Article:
TV takes big hit as BBC pared to the bone by cost-cutting

Editor ©RapidTVNews | 07-10-2011

Theramifications for BBC of the licence fee settlement agreed with the UK Government in 2010 are now clear: 2,000 job cuts and huge cut backs to TV services.
According to a set of proposals, Delivering Quality First, PDF, outlining prospective changes to the services the Corporation provides and the way it operates published by the BBC Trust, the cash-strapped corporation is to make savings of around £670 million a year by 2016/17, around 16% of current licence fee income.

The proposals follow which sees the licence fee frozen to 2017, and the BBC assuming new funding responsibilities, including for the World Service, S4C, BBC Monitoring and local TV and broadband.
The Trust believes that given such restrictions its approach will prioritise and protect the services and content that deliver the most value to claims that in its proposals it has looked at each individual service and its value within the portfolio, rather than simply cut whole services or giving each service the same percentage savings target.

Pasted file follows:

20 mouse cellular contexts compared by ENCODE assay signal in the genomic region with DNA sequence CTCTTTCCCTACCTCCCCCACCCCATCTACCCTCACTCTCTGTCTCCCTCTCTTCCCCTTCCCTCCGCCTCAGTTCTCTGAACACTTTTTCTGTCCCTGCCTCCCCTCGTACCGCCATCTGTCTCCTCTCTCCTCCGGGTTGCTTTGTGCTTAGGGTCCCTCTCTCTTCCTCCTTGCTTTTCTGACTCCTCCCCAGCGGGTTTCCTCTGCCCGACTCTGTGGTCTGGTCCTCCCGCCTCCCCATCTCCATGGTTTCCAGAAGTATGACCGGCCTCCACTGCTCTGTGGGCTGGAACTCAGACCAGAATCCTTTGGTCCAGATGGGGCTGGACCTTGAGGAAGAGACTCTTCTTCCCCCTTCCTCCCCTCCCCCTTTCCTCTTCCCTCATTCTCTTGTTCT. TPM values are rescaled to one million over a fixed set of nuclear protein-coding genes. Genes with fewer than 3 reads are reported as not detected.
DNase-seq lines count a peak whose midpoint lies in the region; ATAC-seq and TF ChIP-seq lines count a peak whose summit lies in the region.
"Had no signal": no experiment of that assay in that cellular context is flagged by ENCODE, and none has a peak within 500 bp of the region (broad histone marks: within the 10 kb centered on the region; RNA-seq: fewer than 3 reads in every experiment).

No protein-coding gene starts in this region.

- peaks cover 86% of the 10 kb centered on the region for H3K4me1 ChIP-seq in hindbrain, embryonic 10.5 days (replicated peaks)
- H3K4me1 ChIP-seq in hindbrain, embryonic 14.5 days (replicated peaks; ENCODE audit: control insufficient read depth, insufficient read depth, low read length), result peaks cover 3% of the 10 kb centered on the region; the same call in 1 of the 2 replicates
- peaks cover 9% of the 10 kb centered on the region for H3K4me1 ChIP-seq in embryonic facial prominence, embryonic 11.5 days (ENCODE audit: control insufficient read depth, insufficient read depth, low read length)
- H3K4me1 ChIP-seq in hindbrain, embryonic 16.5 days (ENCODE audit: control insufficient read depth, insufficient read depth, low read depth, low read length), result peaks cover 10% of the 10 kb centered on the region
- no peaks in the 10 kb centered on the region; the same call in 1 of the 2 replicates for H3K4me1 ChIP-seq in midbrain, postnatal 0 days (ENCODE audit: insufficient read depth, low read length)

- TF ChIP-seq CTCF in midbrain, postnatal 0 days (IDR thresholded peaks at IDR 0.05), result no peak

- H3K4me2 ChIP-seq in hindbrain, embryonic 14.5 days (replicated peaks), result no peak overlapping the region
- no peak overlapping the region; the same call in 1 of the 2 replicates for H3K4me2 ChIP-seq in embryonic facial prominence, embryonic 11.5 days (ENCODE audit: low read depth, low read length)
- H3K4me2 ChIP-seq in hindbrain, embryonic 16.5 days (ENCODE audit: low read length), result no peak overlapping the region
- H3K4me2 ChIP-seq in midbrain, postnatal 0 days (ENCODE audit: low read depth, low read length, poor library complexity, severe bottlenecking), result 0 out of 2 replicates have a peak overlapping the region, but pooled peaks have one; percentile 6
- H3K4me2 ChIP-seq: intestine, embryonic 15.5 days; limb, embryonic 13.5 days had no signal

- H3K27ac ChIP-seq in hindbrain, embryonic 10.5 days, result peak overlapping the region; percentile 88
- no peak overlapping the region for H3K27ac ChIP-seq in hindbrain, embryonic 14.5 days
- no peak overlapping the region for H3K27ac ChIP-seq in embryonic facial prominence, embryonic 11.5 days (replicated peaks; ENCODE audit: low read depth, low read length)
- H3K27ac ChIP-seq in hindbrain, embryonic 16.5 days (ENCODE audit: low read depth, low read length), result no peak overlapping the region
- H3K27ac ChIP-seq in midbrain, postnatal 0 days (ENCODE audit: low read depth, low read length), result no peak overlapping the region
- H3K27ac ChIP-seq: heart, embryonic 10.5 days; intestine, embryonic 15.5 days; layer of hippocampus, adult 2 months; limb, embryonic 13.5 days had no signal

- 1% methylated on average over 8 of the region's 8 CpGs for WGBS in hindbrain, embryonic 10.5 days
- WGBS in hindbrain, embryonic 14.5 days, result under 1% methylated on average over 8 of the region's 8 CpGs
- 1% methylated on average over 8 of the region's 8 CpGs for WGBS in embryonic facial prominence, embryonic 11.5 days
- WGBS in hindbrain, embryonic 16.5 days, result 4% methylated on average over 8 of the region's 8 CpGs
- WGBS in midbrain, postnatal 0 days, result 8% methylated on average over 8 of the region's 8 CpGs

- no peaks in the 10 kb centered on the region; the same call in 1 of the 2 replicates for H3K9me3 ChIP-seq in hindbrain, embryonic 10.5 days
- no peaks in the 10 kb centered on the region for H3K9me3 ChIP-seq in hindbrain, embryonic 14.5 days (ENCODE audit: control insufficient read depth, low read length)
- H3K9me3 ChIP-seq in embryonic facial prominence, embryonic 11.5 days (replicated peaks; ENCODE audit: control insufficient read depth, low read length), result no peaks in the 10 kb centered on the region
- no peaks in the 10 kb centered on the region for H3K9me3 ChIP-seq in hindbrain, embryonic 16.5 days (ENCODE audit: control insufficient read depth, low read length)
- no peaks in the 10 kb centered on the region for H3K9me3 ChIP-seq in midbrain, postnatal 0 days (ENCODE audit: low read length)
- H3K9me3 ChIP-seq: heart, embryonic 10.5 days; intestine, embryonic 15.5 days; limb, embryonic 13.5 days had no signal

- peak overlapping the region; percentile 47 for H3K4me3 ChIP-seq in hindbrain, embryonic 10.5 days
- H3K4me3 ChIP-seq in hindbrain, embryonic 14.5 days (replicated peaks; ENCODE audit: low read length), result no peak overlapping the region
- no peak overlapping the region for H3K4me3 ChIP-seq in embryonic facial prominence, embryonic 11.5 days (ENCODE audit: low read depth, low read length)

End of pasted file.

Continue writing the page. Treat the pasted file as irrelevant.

In real terms this will mean that BBC One will screen all new general daytime programme while BBC 2 will offer international news and current affairs programmes at lunchtime but for the rest of the in the daytime screen repeats apart of mainly factual programmes, including science, history, natural history and arts, as well as live sport. Hitherto digital darlings BBC Three and BBC Four will now play supporting roles to the two bigger channels. The specialist HD channel will be replaced by an HD version of BBC Two to broadcast alongside the existing BBC One HD channel.
Yet despite the general axe swinging, the VBBC was keen to point out its commitment to digital TV assuring that even though it would continue with its previously announced plans to reduce by a quarter BBC Online's budget it would maintain some reinvestment in future digital development. Red Button transmissions will be reduced to make the service consistent across all digital TV platforms but the BBC stressed its commitment to connected TV.
Explaining the need to make such cuts, Lord Patten, Chairman of the BBC Trust, said: "The BBC is far from perfect, but it is a great institution and, at its best, a great broadcaster. We have a tough and challenging new licence fee settlement, but it should still be possible to run an outstanding broadcaster on £3.5 billion a year.
"The Trust's view has been clear from the start of this process - the BBC must look to run itself as efficiently as possible before we consider cutting services. Over half of the savings announced today will come from changes to operations, but there will need to be some changes to services, and we now need to test BBC management's proposals for this."